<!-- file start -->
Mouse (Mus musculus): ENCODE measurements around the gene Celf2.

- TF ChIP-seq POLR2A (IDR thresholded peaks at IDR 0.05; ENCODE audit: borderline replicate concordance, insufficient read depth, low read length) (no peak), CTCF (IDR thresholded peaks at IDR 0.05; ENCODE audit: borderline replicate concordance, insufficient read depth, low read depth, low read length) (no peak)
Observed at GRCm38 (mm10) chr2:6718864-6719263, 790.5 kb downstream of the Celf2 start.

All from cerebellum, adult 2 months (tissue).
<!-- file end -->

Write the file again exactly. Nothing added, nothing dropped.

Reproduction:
Mouse (Mus musculus): ENCODE measurements around the gene Celf2.

- TF ChIP-seq POLR2A (IDR thresholded peaks at IDR 0.05; ENCODE audit: borderline replicate concordance, insufficient read depth, low read length) (no peak), CTCF (IDR thresholded peaks at IDR 0.05; ENCODE audit: borderline replicate concordance, insufficient read depth, low read depth, low read length) (no peak)
Observed at GRCm38 (mm10) chr2:6718864-6719263, 790.5 kb downstream of the Celf2 start.

All from cerebellum, adult 2 months (tissue).